The Public defender asks the cop to tell how far away from the defendant she was when she saw the alleged kick occur. The cop estimates 75′. This caused all of us in the jury to start looking at each other in wonder. Remember I told you how many lanes there were on each side of the road and that this cop testifying was driving? Immediately we knew there was a problem here. If she was in the lane next to the Bus lane going North bound and she was looking to her left across six lanes of road, a three-foot median and a 15′ wide sidewalk and saw the defendant then she was further away then 75′. Each road lane in the US is usually 12′ wide so six lanes equals 72′ alone add in the median and sidewalk and you get over 90′ between her and the Coke machine. Now if she meant she was looking to her right she would have been partially obstructed by her partner and the distance would have been less than 60′ (2 lanes and the sidewalk). Then the defense asked the cop was the area around the Coke machine well-lit. After hemming and hawing for a few seconds the cop answered that she doesn’t remember and that there is streetlights. The defense then asked if the machine was close to the street lights or set back. The cop hemmed and hawed before stating she couldn’t remember. The defense then asked was there a street light in front of where the Coke machine was or was the Coke machine half way between streetlights. The cop answers she doesn’t know were the streetlights are in relation to the Coke machine. The defense then asks the cop if she remembers what the defendant was wearing, specifically what type of footwear. The state’s attorney objects to the question but is overruled and the cop answers she can’t remember. The defense then asks if the cop remembers if the defendant was drunk and that he stated that he was. The cop replied in the affirmative. The defense then asked if the cop remembers how drunk the defendant was, specifically if he was stumbling or weaving when walking. The cop stated she couldn’t remember. The defense asked the cop when she came on shift. The cop answered 10pm. The defense asked how many times since she came on shift she had passed that Coke machine. The cop couldn’t remember. The defense asked if the cop had seen that coke machine and that it was undamaged prior to the incident with the defendant. The cop answered no she hadn’t. The defense was done and handed the witness back to the state’s attorney. The state’s attorney asked some questions that were basically just different ways of asking her original questions and finished. Both sides were finally done with the cop and that witness was released.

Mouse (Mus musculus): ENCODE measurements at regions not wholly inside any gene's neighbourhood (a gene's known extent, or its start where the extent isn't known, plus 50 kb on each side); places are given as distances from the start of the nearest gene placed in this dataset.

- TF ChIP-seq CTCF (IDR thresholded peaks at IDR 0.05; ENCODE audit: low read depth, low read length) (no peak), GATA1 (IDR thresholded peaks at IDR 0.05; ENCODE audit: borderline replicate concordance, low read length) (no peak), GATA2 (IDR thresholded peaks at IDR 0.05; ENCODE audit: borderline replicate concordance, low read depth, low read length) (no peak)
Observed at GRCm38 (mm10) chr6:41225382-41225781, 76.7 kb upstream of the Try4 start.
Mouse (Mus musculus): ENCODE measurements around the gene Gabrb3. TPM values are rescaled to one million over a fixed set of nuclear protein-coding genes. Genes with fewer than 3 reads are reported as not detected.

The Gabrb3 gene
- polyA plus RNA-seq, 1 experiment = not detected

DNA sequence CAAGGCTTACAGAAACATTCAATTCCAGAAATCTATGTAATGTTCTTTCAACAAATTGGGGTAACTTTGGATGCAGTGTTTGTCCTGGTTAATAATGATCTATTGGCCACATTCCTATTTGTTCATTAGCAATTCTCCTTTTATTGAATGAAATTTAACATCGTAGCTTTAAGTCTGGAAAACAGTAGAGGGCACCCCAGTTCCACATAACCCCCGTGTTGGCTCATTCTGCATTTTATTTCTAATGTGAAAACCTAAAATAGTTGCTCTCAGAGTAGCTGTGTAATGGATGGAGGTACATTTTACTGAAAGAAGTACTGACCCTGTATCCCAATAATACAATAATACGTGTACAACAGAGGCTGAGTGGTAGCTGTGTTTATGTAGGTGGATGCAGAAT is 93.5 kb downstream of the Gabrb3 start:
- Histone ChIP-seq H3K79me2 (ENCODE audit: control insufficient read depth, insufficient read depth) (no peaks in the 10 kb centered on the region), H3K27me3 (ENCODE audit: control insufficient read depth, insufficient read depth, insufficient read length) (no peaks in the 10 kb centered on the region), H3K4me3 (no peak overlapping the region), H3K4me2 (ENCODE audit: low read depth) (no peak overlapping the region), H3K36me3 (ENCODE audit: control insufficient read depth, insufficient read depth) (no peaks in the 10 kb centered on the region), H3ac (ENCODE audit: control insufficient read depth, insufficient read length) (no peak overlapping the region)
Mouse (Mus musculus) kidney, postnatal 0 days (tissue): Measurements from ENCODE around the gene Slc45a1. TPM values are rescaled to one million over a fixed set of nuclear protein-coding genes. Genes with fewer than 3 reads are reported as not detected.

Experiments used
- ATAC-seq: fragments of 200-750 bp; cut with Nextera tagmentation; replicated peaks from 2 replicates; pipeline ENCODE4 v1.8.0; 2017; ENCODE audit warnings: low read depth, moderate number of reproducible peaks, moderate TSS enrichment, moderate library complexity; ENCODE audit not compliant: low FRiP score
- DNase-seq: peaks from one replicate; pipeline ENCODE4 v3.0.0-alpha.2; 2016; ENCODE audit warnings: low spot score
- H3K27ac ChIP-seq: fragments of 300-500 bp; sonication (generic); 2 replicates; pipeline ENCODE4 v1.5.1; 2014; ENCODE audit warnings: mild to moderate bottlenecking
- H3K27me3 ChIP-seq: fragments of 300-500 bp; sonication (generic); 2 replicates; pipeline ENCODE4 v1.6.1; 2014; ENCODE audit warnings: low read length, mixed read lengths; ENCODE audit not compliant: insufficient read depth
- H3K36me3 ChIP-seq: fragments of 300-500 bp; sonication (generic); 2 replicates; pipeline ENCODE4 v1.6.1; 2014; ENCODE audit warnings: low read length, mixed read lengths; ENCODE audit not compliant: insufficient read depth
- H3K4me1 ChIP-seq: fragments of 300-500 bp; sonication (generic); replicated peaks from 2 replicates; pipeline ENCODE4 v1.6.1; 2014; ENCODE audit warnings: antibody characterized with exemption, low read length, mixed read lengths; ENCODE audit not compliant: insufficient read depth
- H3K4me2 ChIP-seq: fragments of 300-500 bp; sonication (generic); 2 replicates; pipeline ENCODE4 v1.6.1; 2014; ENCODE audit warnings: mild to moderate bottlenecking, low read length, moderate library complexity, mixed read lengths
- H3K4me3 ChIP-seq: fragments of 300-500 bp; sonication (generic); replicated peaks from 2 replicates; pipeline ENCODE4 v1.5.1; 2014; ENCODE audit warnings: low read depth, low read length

The next witness was called and at first we were told that he was the “owner” of the machine. Now due to my own personal experience with curb side dispensing machines I knew it was very unlikely that this person “owned” the Coke machine. It was more likely he was the owner of the business that leased/rented the machine from Coke or he was some mid level manager for the local Coca-Cola bottling plant. Turns out I was right and that was just the first surprise for the state’s attorney as we got a classic example of the maxim: Never ask a question you do not know the answer to.